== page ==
region of the lead shot grid up to a shear distor-
both uniform and representative of a sample
tion of 25%. At this stage a localization of soil
undergoing simple shear deformations in a state
response occurred and most of the subsequent
of plane strain, provided that ruptures do not
deformation was concentrated in thin rupture
zones. The orientation of the rupture planes develop in the sample. In the Geonor apparatus it
is not possible to determine the simple shear
shown in Fig. 11, has been discussed by Airey
behaviour directly because only the average
et nl. (1985). After the ruptures have formed, the
stresses on the boundaries are measured. Fig. 13
reinforced membranes become distorted and inca-
shows a comparison of the stress ratio r/a-shear
pable of enforcing the boundary conditions
distortion CL responses determined from the
required for uniform simple shear deformation.
sample core of the CSSA and from the average
Fig. 12 shows a comparison of the volumetric
stresses for the CSSA and Geonor apparatus.
strain &,-shear distortion c( responses calculated
(Tests on normally consolidated samples at differ-
from the displacements of the lead shot and from
ent normal stresses gave similar ~/a-a responses.)
the boundary displacements, and the volumetric
The average stress ratios mobilized in the two
strains calculated from the burette measurements.
apparatuses are practically identical. This is not
For the initial stage of uniform shearing there is
surprising as the height-to-diameter ratios h/d of
good agreement between the strains determined
the CSSA and Geonor samples were approx-
by the three methods; however, after ruptures
imately the same and equal to 0.17. Vucetic &
develop, strains determined from the boundary
Lacasse (1982) have reported similar responses
displacements, assuming uniform deformation of
from samples with h/d ratios varying between
0 0.14 and 0.32. The average stress ratios are lower
0 than the ‘simple shear’ stress ratio throughout the
0.1 0 0
test; there is a difference of 8% between the peak
values. The volumetric strain-shear strain
0
0.08 responses determined from the two apparatuses
I
were identical until ruptures developed. Radio-
graphs taken at the end of the test in the Geonor
apparatus revealed a similar pattern of ruptures
to that observed in the larger CSSA.

Constant volume test


The majority of reported direct simple shear
tests have been conducted to determine, among
Fig. 12. Comparison of strains calculated from external other things, the undrained shear strength. It has
and internal measurements not proved possible to perform truly undrained
DIRECT SIMPLE SHEAR TESTS ON CLAY 31

tests in the direct simple shear apparatus and the


undrained simple shear response is normally
investigated by performing drained tests at con-
stant volume. The changes in vertical stress that
are seen should correspond (Airey & Wood, 1986)
to the pore pressures that would be measured in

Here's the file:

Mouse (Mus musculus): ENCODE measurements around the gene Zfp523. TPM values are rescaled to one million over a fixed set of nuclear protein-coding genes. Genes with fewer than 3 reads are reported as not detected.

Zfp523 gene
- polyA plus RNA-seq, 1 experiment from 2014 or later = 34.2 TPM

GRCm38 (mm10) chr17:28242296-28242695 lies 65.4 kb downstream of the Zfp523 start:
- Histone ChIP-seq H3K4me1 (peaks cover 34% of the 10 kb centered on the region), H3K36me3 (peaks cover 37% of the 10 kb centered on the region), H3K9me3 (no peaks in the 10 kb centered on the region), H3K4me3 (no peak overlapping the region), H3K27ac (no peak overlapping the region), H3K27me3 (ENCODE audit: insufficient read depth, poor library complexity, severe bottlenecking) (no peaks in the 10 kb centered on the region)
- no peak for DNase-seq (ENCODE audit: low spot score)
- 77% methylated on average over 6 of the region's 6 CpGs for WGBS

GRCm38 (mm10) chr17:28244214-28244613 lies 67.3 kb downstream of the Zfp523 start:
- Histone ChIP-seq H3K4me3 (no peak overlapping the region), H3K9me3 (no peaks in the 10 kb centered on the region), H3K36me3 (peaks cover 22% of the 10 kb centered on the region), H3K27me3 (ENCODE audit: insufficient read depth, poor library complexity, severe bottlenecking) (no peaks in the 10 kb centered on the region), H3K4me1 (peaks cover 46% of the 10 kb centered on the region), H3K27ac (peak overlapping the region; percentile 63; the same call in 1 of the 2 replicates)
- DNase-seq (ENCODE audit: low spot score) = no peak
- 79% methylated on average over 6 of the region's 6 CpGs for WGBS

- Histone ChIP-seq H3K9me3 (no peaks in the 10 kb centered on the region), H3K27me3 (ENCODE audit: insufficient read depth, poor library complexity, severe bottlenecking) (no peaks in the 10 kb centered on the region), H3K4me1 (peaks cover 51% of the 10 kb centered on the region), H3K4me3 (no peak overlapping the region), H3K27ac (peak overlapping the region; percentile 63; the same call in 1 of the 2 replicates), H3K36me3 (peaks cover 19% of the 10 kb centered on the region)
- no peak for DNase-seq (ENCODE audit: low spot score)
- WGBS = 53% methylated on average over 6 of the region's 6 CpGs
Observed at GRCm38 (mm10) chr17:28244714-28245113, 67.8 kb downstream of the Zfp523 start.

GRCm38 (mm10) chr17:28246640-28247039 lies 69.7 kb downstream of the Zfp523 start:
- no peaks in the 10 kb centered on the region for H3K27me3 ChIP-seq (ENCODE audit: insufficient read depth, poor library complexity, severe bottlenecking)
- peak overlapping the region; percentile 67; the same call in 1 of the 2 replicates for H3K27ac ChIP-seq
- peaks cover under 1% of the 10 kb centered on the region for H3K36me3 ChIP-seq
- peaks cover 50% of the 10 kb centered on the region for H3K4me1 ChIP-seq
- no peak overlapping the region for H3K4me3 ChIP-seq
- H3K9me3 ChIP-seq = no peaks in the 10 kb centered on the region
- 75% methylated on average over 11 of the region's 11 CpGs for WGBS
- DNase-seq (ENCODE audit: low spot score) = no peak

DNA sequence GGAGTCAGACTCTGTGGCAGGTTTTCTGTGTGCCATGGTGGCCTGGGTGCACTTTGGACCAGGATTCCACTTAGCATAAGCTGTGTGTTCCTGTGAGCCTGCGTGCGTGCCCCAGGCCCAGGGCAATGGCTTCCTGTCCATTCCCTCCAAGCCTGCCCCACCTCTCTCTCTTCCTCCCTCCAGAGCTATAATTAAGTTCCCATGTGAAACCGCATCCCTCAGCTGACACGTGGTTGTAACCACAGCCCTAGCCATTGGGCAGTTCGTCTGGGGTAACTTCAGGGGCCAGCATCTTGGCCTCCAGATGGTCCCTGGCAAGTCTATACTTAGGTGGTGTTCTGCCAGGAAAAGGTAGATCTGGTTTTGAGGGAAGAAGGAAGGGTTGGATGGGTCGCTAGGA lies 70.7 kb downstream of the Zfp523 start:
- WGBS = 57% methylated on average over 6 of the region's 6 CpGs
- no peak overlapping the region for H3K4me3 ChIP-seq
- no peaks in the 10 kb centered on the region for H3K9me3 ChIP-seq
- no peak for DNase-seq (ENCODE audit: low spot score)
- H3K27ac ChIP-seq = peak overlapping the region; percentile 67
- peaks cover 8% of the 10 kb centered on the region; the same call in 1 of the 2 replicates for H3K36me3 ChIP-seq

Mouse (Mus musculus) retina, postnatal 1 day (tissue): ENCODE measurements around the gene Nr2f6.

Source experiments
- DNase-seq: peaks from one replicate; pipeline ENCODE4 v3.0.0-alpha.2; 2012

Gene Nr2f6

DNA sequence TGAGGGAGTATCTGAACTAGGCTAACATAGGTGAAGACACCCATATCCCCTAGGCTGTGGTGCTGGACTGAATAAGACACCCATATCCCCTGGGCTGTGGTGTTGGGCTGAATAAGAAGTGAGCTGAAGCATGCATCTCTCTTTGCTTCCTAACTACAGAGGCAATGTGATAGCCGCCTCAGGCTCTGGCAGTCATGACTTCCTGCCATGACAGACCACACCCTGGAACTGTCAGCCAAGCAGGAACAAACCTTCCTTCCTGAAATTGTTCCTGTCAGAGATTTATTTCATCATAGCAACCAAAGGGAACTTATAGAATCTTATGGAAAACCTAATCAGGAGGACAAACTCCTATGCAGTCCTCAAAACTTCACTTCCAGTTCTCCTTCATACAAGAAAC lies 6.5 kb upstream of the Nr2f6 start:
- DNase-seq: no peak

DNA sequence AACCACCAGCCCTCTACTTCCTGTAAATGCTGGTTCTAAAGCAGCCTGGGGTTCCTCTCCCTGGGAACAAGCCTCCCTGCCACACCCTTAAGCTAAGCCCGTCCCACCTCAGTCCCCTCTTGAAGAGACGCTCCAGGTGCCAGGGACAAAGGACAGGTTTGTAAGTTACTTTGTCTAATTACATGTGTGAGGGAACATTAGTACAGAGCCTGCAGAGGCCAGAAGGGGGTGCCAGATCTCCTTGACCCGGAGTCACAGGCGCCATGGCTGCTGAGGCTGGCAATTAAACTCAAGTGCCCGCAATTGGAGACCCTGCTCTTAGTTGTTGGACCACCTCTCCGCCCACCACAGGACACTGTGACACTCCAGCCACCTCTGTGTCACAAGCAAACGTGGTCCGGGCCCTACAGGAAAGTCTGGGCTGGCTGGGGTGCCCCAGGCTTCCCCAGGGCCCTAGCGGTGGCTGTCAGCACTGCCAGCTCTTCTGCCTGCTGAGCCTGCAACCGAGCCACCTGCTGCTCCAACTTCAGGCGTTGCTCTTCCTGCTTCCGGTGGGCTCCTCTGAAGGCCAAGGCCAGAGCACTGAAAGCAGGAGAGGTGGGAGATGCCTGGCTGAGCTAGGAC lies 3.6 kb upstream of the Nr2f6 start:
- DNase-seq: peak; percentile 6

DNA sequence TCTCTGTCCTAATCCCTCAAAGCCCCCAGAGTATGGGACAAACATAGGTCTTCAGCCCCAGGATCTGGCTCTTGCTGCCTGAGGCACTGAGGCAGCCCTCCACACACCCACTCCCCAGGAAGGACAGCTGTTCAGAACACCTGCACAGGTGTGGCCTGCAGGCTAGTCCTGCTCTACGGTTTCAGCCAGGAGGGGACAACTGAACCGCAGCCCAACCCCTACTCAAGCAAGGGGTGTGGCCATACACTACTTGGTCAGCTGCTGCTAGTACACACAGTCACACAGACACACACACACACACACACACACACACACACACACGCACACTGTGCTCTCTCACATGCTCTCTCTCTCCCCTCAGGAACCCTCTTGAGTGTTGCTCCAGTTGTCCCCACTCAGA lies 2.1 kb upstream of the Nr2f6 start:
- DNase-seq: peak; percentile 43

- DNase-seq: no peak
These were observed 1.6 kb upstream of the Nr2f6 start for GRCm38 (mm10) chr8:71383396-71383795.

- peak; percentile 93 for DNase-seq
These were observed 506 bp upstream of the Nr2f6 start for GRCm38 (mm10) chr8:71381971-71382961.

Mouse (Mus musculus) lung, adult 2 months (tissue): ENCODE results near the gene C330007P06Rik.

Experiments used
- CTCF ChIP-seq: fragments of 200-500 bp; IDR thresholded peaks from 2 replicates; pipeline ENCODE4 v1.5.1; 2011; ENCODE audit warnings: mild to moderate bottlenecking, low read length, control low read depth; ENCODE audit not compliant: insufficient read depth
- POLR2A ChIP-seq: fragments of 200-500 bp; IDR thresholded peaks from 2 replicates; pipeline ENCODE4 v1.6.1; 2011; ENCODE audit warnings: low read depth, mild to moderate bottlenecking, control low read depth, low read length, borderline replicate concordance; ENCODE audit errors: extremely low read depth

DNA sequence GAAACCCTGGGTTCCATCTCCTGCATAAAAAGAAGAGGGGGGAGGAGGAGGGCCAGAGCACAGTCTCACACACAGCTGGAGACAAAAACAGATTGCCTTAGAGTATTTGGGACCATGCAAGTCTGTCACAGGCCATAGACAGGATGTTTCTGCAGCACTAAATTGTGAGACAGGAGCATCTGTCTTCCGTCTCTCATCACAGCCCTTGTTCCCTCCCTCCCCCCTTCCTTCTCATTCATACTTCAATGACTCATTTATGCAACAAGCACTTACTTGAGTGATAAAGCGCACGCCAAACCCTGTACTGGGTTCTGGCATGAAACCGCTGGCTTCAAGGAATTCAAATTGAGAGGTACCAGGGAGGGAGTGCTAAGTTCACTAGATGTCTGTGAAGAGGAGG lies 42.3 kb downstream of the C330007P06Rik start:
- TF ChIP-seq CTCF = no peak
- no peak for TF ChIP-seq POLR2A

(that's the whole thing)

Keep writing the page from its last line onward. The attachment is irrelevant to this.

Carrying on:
an undrained test. For there to be similarity
between the undrained and the constant volume
tests the apparatus has to impose a uniform
deformation with no volume change. The internal 1001

strains determined from the lead shot mesh Fig. 15. Shear stress distributions on the principal third
showed that the shear strains were uniform and for a constant volume test
the volumetric strains zero up to a shear distor-
tion of ll%, at which point localization of the determined from the sample core stresses and the
deformation occurred. The shear distortion, ll%, boundary displacements. The shear stress r-shear
at localization was significantly less than the strain y curves determined from the average
shear distortion, 25%, at which localization boundary measurements and from the sample
occurred in the constant load test, and the core are compared in Fig. 16. As for the constant
rupture orientation was closer to the horizontal load test the average shear stress underestimates
direction. Good agreement was again obtained the simple shear stress by about 8%. From the
between the shear strains determined from the stress-strain curves values of the shear modulus
internal and boundary displacements. After the G can be estimated. Values of the secant shear
ruptures had formed, the constant volume condi- modulus normalized by the peak shear stress rr at
tion was only maintained in an overall sense, the 50% mobilized shear strength (G&r) are 130 for
rupture planes compressed and the intact soil the sample core and 125 for the average stresses.
dilated slightly. Clearly the behaviour determined Because the average peak shear stress is lower
from the direct simple shear apparatus after than the sample core value the shear modulus
rupture should be analysed as a boundary value should be underpredicted by about 10% when
problem; it no longer represents constant volume determined from standard direct simple shear
simple shear. tests. However, it was found that the Geonor
The normal and shear stress distributions on apparatus gave G,,/r, = 220, which is a signifi-
the principal third during a constant volume test cantly higher value than had been measured in
are shown in Figs 14 and 15 respectively. The the CSSA. This difference is thought to have been
reduction in the normal stress during the shear caused by small horizontal displacements (less
test is apparent and it can be seen that this does than 0.01 mm) between the measuring point and
not result in any marked decrease in the degree of the sample in the Geonor apparatus.
uniformity of the normal stress, as only small A unique stress ratio r/c-shear strain y
regions near the ends of the sample see stresses response has been found (Airey, 1984) for nor-
that are much different from the average values. mally consolidated kaolin before rupture. This is
The shear stress distribution is similar to that